Eleven passage graves stretch through the body of the Barnenez cairn, all of which open to the south through a rectilinear facade. Rather than being the product of one or two construction stages, this massive monument was in reality constructed in several stages, offering successive states that were very different from the final appearance of the enormous stone mound as it appears in its restored form. The Barnenez construction phases have been the subject of debate among archaeologists, but a plausible sequence based on the form of the burial chambers is presented here.
The cairn is divided into two distinct parts that can be identified by the composition of their respective building materials, which are of distinct geological origin and have different colorations, at least on their outer surfaces. One part of the cairn contains five graves in a high topographical location; the other includes the six remaining chambers built on the slight downslope. The second group of graves seems to be the more recently constructed, but the design of the graves are similar from one part of the massive structure to the other. In fact, it is necessary to consider these two constructions in detail to realize that the sequencing is more complex than it appears and involves the chronology of individual graves.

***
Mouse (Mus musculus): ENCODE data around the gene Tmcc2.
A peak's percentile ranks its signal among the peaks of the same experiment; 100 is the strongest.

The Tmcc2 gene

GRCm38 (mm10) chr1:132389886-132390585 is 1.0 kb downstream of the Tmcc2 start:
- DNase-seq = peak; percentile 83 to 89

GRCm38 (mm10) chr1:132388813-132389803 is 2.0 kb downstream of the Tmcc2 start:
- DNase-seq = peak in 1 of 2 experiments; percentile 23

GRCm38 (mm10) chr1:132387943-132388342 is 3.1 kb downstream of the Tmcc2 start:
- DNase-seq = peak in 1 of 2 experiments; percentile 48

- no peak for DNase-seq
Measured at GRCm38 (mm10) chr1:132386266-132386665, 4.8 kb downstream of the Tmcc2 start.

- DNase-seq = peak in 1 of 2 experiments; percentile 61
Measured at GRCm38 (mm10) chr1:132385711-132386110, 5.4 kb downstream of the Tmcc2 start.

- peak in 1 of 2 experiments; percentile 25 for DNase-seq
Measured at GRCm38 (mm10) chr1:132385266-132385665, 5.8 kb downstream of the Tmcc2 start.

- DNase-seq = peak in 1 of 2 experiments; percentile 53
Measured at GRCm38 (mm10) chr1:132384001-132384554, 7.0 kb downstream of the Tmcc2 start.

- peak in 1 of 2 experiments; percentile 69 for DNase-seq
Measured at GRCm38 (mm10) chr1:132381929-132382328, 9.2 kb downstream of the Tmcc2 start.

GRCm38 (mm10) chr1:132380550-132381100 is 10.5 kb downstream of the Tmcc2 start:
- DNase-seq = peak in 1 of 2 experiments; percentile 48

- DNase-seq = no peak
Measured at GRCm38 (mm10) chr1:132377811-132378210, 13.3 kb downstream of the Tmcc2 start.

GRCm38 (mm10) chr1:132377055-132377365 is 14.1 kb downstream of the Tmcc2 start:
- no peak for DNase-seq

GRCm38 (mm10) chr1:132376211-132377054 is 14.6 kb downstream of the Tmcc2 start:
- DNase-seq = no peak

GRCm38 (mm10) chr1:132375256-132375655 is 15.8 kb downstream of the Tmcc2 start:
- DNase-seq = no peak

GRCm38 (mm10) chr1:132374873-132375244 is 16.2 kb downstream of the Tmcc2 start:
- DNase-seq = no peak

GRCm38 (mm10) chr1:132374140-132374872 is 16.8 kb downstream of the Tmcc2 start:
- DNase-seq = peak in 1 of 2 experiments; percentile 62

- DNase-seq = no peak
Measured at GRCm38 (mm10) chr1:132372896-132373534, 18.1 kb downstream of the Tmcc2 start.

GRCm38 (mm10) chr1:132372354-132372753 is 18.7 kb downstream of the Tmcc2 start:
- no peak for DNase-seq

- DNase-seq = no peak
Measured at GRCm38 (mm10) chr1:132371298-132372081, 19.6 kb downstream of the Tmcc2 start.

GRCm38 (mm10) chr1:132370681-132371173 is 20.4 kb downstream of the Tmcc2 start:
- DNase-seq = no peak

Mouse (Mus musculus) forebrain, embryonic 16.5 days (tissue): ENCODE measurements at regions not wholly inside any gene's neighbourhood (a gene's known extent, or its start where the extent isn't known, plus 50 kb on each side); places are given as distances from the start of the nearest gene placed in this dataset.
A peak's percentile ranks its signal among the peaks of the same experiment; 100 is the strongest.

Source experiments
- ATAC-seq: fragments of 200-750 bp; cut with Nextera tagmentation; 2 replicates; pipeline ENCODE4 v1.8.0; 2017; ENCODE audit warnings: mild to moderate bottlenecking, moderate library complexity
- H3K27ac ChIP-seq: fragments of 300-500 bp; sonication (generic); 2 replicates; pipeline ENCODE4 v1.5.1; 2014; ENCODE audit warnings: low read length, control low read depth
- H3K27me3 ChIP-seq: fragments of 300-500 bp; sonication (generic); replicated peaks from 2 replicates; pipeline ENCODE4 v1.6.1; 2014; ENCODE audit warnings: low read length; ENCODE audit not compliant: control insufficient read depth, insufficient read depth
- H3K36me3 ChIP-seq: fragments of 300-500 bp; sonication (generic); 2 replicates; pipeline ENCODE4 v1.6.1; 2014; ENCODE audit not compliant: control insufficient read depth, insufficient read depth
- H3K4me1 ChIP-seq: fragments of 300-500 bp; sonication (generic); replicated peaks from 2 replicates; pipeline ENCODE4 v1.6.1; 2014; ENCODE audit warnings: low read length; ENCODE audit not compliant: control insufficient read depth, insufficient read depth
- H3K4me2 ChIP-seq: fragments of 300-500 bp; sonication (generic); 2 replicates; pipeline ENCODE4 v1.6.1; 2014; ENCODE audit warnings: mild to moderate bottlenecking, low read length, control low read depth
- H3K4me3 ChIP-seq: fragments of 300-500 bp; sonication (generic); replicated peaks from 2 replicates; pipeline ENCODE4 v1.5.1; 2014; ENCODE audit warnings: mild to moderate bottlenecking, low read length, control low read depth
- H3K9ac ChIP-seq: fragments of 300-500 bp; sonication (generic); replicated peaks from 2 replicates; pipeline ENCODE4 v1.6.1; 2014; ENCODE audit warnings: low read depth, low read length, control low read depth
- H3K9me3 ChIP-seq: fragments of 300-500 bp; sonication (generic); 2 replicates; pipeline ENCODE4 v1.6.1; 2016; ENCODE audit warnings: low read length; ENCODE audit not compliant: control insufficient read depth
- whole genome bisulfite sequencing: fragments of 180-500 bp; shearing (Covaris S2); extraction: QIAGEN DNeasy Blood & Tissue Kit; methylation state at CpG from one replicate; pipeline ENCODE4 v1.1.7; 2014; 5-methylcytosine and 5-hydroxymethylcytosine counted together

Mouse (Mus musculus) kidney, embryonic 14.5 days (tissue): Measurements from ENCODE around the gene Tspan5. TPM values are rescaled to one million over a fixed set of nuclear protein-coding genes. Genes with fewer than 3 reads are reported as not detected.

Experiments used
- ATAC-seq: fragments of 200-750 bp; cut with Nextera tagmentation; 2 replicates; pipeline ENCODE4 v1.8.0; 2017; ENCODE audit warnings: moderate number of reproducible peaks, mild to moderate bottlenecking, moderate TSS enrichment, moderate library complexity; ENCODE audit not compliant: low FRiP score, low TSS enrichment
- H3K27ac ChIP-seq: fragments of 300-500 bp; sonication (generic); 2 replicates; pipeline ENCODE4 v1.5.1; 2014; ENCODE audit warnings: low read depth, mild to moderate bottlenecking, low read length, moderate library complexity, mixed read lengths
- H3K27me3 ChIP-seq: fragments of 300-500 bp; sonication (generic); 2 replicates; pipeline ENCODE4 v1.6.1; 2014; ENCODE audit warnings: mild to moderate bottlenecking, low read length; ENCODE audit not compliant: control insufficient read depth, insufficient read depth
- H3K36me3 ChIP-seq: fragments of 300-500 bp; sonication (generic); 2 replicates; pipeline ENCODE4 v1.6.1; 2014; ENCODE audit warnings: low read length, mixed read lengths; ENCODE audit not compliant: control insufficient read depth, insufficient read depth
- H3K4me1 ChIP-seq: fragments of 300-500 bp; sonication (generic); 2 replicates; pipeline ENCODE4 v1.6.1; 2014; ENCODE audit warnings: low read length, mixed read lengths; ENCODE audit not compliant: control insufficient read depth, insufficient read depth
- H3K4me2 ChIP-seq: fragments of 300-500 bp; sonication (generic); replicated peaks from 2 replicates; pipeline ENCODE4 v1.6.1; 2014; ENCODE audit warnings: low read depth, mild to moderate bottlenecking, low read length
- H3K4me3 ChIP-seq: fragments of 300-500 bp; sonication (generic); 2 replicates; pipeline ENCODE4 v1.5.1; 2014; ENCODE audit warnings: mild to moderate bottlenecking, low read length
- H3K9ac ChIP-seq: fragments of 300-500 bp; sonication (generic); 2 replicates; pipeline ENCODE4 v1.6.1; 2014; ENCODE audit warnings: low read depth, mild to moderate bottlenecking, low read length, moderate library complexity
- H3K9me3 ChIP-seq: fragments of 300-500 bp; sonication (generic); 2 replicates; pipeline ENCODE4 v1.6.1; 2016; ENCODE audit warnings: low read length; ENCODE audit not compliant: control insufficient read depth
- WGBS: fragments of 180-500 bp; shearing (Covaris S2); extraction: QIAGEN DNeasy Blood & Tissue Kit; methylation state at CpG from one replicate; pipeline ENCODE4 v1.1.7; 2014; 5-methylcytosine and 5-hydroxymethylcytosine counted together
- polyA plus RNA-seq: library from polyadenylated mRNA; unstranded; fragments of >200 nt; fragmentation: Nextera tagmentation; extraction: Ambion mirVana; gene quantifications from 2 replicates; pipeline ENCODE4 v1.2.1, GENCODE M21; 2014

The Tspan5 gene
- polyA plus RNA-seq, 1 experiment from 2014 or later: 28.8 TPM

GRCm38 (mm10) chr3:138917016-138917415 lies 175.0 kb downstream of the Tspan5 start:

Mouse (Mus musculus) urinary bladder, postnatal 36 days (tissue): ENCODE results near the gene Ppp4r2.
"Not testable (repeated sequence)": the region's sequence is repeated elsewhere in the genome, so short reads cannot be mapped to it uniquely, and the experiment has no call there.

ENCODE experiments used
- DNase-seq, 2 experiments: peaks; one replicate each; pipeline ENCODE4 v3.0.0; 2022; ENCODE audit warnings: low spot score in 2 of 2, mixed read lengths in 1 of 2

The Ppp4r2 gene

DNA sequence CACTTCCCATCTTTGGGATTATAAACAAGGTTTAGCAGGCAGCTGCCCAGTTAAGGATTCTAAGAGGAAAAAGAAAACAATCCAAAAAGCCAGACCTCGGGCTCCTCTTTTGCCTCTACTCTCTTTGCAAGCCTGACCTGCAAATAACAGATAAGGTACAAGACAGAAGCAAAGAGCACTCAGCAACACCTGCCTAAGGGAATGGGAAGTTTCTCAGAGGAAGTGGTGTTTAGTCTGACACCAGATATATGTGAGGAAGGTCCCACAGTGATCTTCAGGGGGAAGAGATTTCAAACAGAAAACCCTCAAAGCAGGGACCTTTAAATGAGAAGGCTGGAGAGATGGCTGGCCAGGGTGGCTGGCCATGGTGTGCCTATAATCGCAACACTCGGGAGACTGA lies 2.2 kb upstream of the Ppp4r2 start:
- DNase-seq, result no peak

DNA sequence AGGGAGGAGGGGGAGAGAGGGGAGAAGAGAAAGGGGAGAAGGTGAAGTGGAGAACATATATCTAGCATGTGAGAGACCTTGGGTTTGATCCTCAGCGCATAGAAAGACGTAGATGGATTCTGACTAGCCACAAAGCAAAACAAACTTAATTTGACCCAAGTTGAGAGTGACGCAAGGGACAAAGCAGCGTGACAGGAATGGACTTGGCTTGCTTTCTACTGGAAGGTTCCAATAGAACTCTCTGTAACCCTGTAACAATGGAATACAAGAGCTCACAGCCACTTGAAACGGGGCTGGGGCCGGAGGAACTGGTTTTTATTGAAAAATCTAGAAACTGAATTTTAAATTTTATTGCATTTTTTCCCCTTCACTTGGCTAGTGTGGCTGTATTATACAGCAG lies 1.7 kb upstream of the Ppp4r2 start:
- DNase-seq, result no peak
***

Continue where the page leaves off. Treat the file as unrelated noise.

To understand these differences fully, it is necessary to sidetrack to a classification principle of the chambered tombs of western France. The typologies of megalithic funerary architecture in Brittany are well established and have been steadily improved by a long line of researchers. Despite the limitations of classifying funerary architecture, a main goal of such classifications is to define the structure and organization of the internal space. Examples include passage graves with a well-differentiated single chamber, passage graves and chambers divided into compartments, and passage graves and chambers with widened openings.